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  • Writer's picturePursuit of Motion Physiotherapists

The Rundown on Running Mechanics

“Ground reaction force (the force you strike the ground with) can be up to 250% of body weight while running.”

As the weather continues to improve, we are all eager to get outside and stay active! This could include running, whether you do it for fun, to be active, or to train for an upcoming event. One important factor in running is the mechanics, or how you are running. Proper running mechanics can help prevent running injuries and any running pain, to allow you to keep training throughout the summer!

Running involves many major muscle groups and requires a great deal of balance, muscle strength, and joint range of motion. Due to the repetitive nature of long-distance running overuse injuries are most common.

Certain running techniques can also lead to injury due to the increased loading on joints. When training for a big race, it is important to invest in your health to ensure that you are in your best shape on race day and can avoid/rehab injuries that could impact your training.

What can a physio do for you?

  • Assess and adjust running gait to improve form and help reduce the risk of overuse injuries

  • Address muscle imbalances and develop a program to help avoid injury

  • Rehab any current injuries and create a rehab program to help avoid re-injury

GAIT Retraining

After your physiotherapist assesses your running mechanics, there are a few GAIT retraining methods they may utilize.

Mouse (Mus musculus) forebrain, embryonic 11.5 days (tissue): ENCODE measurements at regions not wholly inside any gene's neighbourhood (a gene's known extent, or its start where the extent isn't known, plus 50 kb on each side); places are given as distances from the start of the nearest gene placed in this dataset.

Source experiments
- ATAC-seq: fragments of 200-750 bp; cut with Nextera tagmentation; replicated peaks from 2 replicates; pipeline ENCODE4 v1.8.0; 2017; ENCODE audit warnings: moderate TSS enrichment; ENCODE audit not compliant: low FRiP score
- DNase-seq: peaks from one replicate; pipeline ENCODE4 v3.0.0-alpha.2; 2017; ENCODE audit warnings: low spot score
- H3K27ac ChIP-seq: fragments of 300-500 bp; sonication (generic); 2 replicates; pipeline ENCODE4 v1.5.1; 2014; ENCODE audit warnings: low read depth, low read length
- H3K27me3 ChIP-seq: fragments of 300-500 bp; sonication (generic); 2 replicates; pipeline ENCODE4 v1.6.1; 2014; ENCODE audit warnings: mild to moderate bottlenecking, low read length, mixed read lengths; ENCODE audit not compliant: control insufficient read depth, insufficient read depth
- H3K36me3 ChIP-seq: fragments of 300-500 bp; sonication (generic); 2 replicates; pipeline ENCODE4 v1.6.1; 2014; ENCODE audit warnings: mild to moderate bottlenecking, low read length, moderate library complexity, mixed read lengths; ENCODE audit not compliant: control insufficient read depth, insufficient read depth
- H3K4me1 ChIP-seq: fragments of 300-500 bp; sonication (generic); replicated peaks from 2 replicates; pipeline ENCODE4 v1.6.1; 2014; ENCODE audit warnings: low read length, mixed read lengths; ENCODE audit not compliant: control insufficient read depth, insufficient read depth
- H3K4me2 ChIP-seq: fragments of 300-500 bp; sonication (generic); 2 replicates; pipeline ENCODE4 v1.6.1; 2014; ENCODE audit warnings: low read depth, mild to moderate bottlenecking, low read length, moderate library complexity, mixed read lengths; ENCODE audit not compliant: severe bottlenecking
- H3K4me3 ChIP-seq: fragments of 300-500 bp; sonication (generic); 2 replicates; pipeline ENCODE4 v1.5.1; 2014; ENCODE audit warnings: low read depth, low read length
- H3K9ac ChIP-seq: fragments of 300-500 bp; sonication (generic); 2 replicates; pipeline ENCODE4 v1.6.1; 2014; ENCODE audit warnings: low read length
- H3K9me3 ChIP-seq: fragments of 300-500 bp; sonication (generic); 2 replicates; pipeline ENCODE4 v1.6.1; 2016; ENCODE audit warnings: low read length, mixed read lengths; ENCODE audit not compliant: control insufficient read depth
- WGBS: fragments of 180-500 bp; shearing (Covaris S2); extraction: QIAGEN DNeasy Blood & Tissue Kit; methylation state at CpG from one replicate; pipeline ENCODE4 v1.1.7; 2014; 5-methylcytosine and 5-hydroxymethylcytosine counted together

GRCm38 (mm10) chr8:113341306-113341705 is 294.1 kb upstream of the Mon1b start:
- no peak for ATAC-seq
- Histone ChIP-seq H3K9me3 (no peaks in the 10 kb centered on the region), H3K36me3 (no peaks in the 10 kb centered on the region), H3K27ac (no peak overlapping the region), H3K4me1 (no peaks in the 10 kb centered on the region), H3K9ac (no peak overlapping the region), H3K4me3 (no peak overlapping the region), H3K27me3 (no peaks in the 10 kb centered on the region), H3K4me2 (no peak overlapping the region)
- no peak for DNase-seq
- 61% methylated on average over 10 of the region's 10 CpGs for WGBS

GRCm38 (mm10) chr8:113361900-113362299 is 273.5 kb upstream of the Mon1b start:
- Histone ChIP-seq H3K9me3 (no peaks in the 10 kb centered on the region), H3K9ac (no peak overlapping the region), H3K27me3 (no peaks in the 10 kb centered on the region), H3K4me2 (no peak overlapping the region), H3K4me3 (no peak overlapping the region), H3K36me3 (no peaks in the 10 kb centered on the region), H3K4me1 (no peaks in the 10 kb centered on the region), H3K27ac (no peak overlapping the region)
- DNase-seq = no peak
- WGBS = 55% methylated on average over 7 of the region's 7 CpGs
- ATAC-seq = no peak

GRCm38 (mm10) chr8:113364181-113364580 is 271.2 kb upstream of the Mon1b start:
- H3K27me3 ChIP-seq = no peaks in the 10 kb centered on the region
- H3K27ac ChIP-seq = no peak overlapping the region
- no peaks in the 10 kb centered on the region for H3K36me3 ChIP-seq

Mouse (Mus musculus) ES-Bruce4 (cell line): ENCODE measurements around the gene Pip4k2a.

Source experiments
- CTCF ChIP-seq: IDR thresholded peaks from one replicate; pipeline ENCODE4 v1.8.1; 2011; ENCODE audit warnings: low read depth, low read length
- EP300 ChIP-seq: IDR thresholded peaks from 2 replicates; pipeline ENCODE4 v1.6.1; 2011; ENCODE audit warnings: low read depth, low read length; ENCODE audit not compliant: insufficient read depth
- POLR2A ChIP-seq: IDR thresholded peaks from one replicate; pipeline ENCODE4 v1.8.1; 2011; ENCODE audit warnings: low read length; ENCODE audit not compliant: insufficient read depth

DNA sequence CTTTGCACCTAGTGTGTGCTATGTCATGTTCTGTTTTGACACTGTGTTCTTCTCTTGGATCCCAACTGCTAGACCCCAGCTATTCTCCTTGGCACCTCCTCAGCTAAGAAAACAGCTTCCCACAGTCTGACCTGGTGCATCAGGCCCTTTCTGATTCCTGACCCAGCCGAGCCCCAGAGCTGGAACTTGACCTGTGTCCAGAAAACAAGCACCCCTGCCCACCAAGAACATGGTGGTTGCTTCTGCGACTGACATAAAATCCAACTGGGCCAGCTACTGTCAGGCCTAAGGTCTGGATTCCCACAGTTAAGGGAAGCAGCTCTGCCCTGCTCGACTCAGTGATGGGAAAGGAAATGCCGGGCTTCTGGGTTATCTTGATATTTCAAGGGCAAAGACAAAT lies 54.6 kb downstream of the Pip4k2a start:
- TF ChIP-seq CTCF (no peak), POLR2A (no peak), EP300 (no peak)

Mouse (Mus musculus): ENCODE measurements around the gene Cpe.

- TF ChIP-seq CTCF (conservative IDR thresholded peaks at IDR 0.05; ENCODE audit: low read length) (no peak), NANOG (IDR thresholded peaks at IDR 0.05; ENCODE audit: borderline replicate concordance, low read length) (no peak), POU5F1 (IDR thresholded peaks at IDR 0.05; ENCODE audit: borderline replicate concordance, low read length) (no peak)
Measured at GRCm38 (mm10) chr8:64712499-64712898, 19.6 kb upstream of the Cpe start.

The first is visual feedback on running technique. This is effective in changing mechanical patterns around the hip and pelvis. Your physio will look out for:

  • Contralateral pelvic drop

  • Reducing hip adduction and internal rotation angles

  • Decreasing impact if you are landing with heavy feet

The second GAIT retraining method includes a change to your cadence/step rate. This includes:

  • Using a metronome to increase step rate per minute. Increasing the step rate by 10% using a metronome is an effective way to increase your pace also help reduce the occurrence of contralateral pelvic drop, hip adduction, internal hip rotation, and reduce patellofemoral pain (runners’ knee). This allows you to increase running volume and have a longer pain-free running distance

Lastly, changing your foot strike pattern is another way your physiotherapist might change your running mechanics. This includes:

  • Switch from rearfoot to forefoot strike pattern

  • Landing on the ball of your foot, trying to make a softer sound when you land – this helps increase breaking forces and reduce impact forces on the joints – this helps reduce calf/achilles injuries, patellofemoral pain, and wear and tear on the joints

Ensure you gradually transition into any new type of running motor pattern, as it can cause other unexpected injuries. GAIT retraining is best done under the supervision of a physiotherapist.

As always, feel free to contact us with any questions about running and related injuries. If you would like to discuss running mechanics or if you have a nagging injury, book in with one of our awesome physiotherapists!


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